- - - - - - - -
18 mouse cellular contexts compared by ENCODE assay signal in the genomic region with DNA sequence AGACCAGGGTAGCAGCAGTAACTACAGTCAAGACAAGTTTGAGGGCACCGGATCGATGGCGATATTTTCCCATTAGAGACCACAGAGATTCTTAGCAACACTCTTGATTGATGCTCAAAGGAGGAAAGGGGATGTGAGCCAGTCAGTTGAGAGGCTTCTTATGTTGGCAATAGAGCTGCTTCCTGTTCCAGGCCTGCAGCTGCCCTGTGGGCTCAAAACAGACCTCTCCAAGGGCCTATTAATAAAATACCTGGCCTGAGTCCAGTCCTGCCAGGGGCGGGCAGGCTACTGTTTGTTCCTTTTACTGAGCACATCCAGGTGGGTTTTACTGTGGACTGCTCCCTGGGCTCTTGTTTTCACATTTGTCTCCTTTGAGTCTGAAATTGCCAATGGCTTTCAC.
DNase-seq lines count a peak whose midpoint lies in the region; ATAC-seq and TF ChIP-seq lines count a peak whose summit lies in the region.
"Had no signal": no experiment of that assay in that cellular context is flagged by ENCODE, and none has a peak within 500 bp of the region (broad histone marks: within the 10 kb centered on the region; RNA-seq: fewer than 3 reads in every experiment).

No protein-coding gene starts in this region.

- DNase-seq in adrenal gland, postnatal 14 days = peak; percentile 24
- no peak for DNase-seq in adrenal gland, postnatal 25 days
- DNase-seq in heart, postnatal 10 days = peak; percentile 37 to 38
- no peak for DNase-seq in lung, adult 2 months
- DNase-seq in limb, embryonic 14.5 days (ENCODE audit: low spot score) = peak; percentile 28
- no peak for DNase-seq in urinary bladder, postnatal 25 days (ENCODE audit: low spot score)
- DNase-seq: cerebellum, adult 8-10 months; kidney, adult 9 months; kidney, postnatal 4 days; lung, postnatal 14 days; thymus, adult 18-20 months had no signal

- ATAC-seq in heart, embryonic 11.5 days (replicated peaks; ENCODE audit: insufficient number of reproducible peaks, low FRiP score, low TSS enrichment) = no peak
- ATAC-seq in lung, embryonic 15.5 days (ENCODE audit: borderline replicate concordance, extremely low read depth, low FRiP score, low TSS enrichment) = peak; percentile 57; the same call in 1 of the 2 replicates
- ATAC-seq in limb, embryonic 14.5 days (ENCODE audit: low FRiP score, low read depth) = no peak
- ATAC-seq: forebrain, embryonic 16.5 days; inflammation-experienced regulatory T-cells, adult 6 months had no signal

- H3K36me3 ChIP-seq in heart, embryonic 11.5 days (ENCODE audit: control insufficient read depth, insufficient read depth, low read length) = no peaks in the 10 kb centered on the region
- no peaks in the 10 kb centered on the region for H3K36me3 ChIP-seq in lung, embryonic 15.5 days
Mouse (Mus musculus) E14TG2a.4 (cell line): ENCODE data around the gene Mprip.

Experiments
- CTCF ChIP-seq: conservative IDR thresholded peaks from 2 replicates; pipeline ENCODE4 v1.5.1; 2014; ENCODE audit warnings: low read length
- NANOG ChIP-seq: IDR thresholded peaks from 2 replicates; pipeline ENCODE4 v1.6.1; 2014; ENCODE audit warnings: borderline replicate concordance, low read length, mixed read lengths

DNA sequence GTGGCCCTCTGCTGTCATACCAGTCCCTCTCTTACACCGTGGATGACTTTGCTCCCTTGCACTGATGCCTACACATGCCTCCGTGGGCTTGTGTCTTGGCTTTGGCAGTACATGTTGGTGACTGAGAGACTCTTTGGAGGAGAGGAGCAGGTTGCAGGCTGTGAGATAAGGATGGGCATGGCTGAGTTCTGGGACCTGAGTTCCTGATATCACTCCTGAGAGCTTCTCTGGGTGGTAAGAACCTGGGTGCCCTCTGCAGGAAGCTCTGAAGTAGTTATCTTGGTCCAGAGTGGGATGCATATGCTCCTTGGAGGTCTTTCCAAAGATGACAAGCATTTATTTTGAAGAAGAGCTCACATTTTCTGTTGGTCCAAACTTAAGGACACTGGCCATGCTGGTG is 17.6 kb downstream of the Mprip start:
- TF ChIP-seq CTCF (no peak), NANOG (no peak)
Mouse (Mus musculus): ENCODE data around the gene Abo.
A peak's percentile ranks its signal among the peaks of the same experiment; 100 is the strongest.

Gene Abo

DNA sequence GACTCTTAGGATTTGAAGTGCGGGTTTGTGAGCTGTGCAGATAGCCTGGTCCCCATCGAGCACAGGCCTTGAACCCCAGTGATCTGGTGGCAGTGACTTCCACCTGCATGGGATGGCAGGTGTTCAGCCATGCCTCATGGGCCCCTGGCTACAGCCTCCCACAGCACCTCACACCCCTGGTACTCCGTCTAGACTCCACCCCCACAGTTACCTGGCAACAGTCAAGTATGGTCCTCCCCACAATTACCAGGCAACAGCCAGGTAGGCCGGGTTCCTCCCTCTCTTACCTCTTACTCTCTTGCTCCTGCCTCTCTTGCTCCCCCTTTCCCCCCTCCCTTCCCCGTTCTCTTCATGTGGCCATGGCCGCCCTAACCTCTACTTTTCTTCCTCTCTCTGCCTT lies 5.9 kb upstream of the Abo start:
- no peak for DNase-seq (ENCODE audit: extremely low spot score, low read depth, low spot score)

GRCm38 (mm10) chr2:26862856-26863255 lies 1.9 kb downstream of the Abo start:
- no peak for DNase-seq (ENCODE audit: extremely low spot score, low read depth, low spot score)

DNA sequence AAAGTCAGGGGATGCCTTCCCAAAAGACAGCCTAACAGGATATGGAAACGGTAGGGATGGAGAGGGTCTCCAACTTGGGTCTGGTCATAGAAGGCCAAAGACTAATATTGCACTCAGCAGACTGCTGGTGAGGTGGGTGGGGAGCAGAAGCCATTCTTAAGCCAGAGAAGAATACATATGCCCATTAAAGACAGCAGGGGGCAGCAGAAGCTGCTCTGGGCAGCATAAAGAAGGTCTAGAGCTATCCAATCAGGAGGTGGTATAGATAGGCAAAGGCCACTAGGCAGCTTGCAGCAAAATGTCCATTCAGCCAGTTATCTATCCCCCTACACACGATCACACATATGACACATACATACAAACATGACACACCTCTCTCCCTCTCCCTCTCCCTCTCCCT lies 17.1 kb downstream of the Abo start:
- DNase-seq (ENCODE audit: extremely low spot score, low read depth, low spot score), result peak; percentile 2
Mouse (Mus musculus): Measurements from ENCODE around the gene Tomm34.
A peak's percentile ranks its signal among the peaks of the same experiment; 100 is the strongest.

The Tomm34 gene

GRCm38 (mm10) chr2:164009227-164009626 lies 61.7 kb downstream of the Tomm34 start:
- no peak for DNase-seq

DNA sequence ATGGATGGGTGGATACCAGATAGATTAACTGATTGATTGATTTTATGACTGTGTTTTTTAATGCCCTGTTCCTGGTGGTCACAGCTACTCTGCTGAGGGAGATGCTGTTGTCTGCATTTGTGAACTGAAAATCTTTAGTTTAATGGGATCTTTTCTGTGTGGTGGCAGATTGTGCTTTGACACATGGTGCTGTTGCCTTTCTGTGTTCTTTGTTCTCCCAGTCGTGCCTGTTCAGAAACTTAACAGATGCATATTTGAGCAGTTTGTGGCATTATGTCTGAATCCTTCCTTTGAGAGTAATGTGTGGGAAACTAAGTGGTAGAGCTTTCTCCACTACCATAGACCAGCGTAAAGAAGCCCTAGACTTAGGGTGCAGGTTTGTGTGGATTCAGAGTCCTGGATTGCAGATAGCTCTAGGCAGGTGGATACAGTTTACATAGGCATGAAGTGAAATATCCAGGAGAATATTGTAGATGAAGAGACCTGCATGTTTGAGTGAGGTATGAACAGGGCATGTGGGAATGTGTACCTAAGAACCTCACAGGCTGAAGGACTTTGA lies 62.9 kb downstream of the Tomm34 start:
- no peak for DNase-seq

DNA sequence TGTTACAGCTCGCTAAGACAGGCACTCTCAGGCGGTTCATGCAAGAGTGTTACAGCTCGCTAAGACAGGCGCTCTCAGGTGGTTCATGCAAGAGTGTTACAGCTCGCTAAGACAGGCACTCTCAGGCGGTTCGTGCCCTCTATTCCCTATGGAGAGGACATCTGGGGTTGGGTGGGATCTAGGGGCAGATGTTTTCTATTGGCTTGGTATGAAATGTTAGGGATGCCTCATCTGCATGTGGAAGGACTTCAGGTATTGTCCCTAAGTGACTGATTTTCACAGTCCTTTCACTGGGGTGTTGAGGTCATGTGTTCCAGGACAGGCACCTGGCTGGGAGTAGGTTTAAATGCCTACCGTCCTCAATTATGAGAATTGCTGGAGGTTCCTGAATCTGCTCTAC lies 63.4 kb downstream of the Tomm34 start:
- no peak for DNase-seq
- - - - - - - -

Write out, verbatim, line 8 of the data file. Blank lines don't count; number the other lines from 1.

- no peak for DNase-seq in lung, adult 2 months